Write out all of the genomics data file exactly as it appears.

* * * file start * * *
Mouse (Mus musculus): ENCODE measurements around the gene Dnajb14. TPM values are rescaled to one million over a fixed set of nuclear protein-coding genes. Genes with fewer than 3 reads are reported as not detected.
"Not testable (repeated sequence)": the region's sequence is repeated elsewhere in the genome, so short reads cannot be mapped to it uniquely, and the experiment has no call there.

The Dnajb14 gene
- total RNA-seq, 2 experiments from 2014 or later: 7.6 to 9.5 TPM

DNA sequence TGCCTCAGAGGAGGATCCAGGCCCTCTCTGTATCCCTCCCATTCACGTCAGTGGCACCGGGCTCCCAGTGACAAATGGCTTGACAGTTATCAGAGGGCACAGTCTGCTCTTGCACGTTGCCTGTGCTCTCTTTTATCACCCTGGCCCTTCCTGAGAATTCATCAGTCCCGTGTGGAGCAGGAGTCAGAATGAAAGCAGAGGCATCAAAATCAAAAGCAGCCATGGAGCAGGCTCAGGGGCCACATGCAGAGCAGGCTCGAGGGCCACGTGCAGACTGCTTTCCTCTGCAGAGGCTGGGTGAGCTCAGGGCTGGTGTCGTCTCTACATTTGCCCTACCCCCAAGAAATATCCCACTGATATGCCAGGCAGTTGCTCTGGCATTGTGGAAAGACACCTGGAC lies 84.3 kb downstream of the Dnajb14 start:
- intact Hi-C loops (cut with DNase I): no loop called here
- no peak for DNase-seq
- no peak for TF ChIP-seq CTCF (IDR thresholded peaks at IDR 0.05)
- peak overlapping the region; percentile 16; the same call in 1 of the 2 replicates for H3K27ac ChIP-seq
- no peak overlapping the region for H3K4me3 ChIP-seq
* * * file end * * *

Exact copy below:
Mouse (Mus musculus): ENCODE measurements around the gene Dnajb14. TPM values are rescaled to one million over a fixed set of nuclear protein-coding genes. Genes with fewer than 3 reads are reported as not detected.
"Not testable (repeated sequence)": the region's sequence is repeated elsewhere in the genome, so short reads cannot be mapped to it uniquely, and the experiment has no call there.

The Dnajb14 gene
- total RNA-seq, 2 experiments from 2014 or later: 7.6 to 9.5 TPM

DNA sequence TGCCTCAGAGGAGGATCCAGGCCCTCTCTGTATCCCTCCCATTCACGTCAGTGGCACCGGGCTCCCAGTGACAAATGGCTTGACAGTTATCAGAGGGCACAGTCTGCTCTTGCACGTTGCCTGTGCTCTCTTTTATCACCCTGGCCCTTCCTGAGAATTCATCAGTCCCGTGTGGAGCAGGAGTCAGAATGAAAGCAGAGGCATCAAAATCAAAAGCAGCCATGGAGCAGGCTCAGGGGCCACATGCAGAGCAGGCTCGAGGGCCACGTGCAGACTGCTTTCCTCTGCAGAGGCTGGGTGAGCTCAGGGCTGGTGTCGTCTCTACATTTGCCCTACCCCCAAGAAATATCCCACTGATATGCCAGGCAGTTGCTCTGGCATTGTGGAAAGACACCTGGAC lies 84.3 kb downstream of the Dnajb14 start:
- intact Hi-C loops (cut with DNase I): no loop called here
- no peak for DNase-seq
- no peak for TF ChIP-seq CTCF (IDR thresholded peaks at IDR 0.05)
- peak overlapping the region; percentile 16; the same call in 1 of the 2 replicates for H3K27ac ChIP-seq
- no peak overlapping the region for H3K4me3 ChIP-seq